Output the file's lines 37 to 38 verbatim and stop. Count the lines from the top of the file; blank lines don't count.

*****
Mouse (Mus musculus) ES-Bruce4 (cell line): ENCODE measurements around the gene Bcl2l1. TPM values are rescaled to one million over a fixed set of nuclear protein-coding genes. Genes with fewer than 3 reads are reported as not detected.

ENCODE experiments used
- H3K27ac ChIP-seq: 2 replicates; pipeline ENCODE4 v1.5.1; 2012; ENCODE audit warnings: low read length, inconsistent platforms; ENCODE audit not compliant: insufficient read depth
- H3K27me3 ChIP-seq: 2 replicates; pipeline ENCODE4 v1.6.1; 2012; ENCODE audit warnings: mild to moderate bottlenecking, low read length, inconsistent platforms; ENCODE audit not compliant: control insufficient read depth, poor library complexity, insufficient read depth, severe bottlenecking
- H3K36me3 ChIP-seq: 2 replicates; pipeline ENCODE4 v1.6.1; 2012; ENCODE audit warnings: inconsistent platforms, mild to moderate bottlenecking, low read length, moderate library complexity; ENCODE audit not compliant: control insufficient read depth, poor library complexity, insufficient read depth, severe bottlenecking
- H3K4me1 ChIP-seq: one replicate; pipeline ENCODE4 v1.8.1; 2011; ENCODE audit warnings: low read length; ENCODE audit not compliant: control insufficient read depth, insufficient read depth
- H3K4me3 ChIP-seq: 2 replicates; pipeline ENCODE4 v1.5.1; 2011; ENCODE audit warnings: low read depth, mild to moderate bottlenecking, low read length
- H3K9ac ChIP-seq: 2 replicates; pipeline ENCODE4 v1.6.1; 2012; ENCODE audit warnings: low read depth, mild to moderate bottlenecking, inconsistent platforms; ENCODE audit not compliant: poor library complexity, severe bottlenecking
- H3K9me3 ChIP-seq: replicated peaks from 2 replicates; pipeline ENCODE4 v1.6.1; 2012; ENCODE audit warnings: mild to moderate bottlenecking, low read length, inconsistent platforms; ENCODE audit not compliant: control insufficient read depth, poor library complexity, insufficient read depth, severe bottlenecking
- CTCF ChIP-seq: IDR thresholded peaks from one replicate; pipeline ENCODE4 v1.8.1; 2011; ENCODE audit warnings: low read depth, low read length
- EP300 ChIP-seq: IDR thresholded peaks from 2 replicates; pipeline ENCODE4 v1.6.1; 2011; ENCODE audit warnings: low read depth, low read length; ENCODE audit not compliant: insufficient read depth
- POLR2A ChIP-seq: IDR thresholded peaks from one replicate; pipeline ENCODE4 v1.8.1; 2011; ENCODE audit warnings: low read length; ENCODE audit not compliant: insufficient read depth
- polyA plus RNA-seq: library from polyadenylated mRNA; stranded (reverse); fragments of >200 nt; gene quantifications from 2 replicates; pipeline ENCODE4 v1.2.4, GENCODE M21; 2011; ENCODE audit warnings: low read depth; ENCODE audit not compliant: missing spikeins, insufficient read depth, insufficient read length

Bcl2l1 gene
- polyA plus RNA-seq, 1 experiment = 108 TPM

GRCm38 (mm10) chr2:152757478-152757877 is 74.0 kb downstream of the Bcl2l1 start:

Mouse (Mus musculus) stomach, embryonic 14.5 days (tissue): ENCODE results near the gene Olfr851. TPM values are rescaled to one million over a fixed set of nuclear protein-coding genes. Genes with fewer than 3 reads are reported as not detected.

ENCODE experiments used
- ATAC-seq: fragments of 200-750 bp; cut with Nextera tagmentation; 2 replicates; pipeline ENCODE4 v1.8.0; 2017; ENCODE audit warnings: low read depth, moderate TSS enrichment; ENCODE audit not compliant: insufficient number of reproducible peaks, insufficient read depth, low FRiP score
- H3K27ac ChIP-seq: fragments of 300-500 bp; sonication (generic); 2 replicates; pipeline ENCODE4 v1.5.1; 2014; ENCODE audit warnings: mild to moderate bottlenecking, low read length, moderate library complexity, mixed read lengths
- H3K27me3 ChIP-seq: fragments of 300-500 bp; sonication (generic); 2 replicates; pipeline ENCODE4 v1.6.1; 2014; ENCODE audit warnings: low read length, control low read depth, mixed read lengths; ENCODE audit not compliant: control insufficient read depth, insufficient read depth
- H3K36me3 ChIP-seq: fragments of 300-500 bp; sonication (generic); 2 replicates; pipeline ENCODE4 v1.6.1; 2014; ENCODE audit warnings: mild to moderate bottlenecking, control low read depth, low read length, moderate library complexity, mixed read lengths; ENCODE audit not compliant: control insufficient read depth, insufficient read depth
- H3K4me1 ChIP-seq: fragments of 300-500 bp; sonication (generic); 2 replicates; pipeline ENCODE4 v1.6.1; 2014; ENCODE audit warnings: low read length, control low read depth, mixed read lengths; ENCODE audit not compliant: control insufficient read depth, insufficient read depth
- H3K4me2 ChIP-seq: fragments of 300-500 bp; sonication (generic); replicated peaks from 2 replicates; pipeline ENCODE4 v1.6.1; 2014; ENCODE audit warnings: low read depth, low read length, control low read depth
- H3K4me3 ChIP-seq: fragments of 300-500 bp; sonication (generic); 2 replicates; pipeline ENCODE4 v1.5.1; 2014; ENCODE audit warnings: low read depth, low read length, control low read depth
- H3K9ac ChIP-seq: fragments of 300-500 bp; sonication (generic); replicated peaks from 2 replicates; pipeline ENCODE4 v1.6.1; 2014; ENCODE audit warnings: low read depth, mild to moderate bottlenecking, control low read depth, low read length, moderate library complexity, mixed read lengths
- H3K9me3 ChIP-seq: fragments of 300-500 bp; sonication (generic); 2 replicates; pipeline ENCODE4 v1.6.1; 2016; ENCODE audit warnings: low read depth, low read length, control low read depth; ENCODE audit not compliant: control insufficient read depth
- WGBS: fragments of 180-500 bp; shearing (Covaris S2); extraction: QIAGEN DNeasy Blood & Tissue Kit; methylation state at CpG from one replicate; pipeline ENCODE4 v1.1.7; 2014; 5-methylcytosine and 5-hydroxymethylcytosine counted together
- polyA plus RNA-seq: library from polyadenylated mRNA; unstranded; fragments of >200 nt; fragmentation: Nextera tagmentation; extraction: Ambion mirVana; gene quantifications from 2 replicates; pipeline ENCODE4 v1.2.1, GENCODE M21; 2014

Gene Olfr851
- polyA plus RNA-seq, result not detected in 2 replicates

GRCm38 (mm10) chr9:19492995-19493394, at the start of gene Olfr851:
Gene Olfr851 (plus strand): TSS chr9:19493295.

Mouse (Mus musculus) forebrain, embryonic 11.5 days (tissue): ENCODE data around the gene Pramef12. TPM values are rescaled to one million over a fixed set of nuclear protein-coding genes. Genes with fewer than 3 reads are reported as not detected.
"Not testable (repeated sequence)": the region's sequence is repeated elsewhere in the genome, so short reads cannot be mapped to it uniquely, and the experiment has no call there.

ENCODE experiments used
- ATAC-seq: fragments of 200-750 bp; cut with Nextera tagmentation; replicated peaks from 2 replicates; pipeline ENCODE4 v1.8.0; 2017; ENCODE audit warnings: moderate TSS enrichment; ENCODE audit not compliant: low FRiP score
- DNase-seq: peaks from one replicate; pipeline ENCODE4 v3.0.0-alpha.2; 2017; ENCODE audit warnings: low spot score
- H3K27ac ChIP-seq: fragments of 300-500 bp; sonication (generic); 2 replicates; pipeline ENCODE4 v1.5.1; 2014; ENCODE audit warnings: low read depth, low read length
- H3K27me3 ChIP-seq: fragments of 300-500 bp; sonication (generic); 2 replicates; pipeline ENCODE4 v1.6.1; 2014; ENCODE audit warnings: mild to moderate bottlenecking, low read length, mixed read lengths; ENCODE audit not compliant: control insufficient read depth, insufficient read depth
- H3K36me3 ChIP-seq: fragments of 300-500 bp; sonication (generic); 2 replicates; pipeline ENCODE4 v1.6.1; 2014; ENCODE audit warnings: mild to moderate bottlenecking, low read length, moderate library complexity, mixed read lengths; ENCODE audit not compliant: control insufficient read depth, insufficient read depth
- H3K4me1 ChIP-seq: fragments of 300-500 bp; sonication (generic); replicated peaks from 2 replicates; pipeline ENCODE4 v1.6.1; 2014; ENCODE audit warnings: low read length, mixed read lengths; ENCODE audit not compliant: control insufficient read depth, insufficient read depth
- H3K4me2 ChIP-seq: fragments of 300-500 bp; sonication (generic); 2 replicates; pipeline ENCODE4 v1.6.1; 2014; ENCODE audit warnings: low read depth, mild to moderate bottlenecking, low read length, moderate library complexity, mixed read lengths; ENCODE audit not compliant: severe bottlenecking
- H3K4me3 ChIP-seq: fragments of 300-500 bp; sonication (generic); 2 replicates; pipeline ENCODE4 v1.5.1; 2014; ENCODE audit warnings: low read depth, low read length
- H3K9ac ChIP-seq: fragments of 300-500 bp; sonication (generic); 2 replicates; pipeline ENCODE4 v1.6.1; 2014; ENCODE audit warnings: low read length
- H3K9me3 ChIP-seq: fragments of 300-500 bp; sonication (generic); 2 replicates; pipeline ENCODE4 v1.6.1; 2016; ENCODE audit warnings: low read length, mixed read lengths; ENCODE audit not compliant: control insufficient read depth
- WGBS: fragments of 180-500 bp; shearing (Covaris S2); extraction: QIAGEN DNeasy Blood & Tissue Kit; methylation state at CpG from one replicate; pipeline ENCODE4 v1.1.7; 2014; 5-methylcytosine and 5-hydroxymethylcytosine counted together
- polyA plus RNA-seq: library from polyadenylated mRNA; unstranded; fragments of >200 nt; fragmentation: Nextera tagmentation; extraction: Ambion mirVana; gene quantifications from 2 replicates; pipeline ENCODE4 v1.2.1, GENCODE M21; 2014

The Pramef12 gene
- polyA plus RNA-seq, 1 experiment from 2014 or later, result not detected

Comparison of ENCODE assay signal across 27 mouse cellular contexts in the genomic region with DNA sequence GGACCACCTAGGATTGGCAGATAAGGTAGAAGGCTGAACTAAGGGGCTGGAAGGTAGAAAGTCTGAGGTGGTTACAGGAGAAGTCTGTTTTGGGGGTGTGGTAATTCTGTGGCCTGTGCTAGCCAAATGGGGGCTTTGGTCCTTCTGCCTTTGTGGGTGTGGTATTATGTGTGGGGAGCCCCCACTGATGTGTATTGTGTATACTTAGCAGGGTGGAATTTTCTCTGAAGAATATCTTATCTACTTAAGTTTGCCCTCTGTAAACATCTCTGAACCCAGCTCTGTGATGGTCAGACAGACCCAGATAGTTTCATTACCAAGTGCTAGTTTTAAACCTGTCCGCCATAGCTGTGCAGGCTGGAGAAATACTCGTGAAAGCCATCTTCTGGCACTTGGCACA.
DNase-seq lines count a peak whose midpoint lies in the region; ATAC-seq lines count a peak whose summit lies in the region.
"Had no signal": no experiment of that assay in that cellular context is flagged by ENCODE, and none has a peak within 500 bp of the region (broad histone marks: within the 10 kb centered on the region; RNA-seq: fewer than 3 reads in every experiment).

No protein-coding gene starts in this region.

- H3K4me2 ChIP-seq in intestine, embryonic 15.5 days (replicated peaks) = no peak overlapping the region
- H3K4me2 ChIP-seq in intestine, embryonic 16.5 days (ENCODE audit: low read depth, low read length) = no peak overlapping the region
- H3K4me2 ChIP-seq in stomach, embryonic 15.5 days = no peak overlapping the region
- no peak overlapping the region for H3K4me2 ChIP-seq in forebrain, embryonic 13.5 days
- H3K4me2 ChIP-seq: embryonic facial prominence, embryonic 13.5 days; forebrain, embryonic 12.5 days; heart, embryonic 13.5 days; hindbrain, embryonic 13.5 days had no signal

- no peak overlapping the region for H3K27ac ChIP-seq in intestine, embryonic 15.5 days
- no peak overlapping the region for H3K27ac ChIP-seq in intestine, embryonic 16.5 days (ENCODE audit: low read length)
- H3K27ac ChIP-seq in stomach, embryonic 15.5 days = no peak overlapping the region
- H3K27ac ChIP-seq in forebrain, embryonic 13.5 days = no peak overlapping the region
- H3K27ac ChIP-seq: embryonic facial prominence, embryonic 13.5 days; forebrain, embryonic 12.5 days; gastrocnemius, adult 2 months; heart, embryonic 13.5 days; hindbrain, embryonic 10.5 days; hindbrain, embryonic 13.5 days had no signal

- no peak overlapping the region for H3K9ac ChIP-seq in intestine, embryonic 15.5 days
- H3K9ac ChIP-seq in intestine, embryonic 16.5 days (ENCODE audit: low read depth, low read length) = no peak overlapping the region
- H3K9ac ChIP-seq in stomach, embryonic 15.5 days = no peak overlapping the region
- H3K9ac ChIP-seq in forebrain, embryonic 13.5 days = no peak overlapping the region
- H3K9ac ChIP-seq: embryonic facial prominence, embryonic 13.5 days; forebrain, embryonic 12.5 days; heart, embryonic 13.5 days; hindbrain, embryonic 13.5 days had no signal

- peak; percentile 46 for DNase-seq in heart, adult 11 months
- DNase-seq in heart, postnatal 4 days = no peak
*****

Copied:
- ATAC-seq: fragments of 200-750 bp; cut with Nextera tagmentation; replicated peaks from 2 replicates; pipeline ENCODE4 v1.8.0; 2017; ENCODE audit warnings: moderate TSS enrichment; ENCODE audit not compliant: low FRiP score
- DNase-seq: peaks from one replicate; pipeline ENCODE4 v3.0.0-alpha.2; 2017; ENCODE audit warnings: low spot score